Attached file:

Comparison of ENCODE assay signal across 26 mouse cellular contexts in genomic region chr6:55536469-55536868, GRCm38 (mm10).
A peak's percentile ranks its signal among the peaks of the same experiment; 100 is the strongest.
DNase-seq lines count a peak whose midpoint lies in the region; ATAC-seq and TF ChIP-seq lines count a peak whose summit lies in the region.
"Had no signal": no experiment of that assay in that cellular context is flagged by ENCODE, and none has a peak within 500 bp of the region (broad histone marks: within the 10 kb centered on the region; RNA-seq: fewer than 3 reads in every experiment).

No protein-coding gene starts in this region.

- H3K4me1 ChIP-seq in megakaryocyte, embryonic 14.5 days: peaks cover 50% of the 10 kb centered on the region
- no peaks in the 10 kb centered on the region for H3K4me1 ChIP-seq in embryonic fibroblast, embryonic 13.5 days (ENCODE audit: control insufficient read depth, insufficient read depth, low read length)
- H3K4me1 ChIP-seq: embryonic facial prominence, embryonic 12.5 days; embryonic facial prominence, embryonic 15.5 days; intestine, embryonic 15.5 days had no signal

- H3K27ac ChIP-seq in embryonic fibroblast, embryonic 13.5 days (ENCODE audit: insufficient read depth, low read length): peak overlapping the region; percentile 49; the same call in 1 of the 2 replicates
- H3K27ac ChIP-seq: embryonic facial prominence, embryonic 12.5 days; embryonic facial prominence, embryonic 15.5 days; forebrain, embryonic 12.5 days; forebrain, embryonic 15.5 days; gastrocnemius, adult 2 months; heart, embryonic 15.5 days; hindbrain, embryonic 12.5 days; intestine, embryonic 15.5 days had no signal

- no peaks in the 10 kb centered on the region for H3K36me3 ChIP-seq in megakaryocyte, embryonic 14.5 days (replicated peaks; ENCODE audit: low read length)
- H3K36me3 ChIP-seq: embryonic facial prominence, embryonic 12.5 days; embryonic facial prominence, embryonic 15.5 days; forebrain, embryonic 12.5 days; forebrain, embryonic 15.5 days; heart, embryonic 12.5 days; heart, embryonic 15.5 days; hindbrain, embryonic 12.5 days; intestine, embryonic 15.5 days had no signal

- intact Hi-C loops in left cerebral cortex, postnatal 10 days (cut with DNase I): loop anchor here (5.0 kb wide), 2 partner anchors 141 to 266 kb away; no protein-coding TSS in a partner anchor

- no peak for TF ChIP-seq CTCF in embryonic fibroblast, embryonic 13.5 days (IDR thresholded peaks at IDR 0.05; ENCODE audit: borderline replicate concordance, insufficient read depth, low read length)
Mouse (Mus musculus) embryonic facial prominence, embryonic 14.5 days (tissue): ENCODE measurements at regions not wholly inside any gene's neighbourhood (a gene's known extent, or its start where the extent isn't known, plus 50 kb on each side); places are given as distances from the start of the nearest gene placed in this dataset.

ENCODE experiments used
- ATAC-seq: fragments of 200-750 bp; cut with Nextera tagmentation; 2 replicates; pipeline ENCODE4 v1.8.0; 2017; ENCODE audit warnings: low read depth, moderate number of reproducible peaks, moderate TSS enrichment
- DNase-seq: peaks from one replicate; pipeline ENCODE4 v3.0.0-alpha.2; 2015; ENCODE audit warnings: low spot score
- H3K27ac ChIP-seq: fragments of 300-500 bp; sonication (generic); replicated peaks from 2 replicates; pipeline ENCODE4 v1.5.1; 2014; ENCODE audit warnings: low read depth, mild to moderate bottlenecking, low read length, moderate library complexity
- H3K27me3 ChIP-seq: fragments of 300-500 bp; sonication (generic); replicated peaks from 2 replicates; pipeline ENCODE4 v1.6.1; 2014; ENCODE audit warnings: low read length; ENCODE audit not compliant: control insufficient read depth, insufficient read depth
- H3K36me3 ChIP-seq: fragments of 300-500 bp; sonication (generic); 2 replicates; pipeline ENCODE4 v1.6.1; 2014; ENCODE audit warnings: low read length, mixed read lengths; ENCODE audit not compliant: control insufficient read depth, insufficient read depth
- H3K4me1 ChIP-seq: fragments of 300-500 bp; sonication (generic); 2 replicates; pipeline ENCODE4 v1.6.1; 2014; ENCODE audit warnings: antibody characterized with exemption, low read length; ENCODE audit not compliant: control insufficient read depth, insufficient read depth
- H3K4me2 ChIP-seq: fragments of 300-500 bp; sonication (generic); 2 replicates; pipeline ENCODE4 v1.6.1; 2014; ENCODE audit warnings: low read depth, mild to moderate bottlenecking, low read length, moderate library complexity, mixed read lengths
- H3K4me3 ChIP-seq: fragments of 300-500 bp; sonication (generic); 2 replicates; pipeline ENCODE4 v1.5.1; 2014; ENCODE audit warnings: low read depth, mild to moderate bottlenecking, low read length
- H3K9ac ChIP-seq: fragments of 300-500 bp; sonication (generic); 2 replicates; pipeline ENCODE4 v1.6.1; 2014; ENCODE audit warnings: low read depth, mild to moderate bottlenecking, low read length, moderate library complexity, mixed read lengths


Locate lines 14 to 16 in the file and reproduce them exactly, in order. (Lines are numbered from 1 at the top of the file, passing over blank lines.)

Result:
- no peak for TF ChIP-seq CTCF in embryonic fibroblast, embryonic 13.5 days (IDR thresholded peaks at IDR 0.05; ENCODE audit: borderline replicate concordance, insufficient read depth, low read length)
Mouse (Mus musculus) embryonic facial prominence, embryonic 14.5 days (tissue): ENCODE measurements at regions not wholly inside any gene's neighbourhood (a gene's known extent, or its start where the extent isn't known, plus 50 kb on each side); places are given as distances from the start of the nearest gene placed in this dataset.

ENCODE experiments used